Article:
I don't miss the palace of male aggression that football was. I like that we now have foreigners and black people being given a chance in the game, that women make up large areas of the crowds now, that going to the game doesn't require shielding yourself from bricks being thrown at you. And most people don't which is why, even with the prices rising to such an extent, crowd sizes are much bigger now.

Glenda is pissed that Vetinari took something that wasn't his and tried to claim it but she ultimately accepts that it had to change or die and this is kinder than dying. That the sport as it currently is, is not worth it living.

3 years ago @ Mark Watches - Mark Watches 'Doctor W... · 3 replies · +11 points

I'm glad that Mark liked it. I was less fond, I'd call it the first miss of the season for me.

Like mark's right that the satire of Amazon is biting, in particular the way they use Ryan to lampshade the way instead of being an exageration of present trends, it's just exactly the same because you can't get more extreme than the current situation but the ending just blows it.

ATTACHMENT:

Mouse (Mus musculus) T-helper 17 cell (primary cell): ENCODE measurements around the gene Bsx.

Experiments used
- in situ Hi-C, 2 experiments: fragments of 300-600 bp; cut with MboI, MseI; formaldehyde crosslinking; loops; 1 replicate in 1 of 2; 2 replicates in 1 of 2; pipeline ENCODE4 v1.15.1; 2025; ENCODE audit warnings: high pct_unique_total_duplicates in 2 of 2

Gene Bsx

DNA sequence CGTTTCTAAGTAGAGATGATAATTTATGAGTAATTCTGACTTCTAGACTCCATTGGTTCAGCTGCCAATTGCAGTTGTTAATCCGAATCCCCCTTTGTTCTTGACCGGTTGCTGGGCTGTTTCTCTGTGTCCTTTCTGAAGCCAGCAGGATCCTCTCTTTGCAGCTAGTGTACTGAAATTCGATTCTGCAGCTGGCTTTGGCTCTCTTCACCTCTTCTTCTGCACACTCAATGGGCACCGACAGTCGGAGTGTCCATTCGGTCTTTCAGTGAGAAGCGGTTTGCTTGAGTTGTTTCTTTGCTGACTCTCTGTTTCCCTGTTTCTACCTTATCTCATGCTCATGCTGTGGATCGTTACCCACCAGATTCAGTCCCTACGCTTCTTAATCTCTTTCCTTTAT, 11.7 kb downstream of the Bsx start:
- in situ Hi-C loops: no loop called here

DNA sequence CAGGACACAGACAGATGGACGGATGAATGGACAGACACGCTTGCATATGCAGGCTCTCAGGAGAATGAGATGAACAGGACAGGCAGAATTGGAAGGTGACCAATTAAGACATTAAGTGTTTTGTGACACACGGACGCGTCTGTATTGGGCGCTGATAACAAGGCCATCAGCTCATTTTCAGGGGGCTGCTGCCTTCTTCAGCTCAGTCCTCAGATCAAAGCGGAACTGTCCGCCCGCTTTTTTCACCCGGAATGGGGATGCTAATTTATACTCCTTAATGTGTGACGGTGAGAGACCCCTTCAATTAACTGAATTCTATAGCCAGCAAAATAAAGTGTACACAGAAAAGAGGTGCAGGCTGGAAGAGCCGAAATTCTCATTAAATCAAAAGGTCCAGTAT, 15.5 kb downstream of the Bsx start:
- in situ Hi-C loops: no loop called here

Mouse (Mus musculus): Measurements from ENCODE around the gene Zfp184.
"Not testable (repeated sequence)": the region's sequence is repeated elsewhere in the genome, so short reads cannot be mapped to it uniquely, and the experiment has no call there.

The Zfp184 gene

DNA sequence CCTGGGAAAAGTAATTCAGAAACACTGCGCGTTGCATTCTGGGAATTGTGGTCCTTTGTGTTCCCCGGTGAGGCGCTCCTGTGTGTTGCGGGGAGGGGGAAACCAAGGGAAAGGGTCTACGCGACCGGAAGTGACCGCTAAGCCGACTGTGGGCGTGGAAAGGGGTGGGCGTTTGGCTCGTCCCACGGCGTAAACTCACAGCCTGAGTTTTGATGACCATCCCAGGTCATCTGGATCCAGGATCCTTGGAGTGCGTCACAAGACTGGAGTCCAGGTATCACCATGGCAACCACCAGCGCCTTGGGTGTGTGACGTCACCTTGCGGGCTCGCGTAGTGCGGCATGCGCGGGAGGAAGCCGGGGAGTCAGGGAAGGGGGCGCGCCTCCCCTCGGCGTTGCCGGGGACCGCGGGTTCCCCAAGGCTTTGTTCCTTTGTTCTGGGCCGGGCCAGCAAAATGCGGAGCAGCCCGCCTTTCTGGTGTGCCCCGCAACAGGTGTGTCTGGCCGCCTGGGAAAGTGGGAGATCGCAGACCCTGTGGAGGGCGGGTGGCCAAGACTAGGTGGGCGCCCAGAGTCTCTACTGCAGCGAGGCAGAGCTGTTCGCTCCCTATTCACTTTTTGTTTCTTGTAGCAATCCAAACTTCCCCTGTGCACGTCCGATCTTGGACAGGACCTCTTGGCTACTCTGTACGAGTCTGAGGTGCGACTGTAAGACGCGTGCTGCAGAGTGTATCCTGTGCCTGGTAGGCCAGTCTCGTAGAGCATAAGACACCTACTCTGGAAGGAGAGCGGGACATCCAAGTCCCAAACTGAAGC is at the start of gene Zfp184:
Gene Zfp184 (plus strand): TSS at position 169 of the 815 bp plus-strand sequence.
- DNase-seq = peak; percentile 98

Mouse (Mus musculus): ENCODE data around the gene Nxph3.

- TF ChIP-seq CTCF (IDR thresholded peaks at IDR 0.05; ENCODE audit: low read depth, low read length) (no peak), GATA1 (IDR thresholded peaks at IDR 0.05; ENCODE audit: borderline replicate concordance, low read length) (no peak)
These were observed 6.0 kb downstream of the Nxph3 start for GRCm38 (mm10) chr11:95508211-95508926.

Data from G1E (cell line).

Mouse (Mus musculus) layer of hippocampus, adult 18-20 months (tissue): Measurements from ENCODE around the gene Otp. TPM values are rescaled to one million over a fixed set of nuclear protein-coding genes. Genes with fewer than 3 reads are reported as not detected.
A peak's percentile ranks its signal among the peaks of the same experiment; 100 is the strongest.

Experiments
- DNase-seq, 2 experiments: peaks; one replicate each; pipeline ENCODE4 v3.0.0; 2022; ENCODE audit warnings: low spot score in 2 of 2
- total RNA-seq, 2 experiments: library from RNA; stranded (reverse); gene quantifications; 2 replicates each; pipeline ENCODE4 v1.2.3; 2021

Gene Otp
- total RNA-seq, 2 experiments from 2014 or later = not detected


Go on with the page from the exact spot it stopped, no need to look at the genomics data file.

I'm sick of centrists writing about an actual injustice and then make the people arguing against that too extreme in order to justify support for the status quo. It's cowardly to make the twist 'the real evil was the trade unionist activists we made among the way''.

But it's not just that it doesn't work morally, it's that it doesn't follow from the buildup work. None of the ending really makes sense. Like''but the AI did have a conscience you can tell by the way it fridged your innocent girlfriend to teach you a lesson' makes no sense. 'A human attempted to frame ais for a massive crime and the af foiled it, clearly this means we need less ais and more humans on staff' makes no sense.

3 years ago @ Mark Watches - Mark Watches 'Doctor W... · 5 replies · +15 points

This is a wonderful episode about a subject we don't cover enough in the UK (and one startlingly relevant given who is currently PM of India).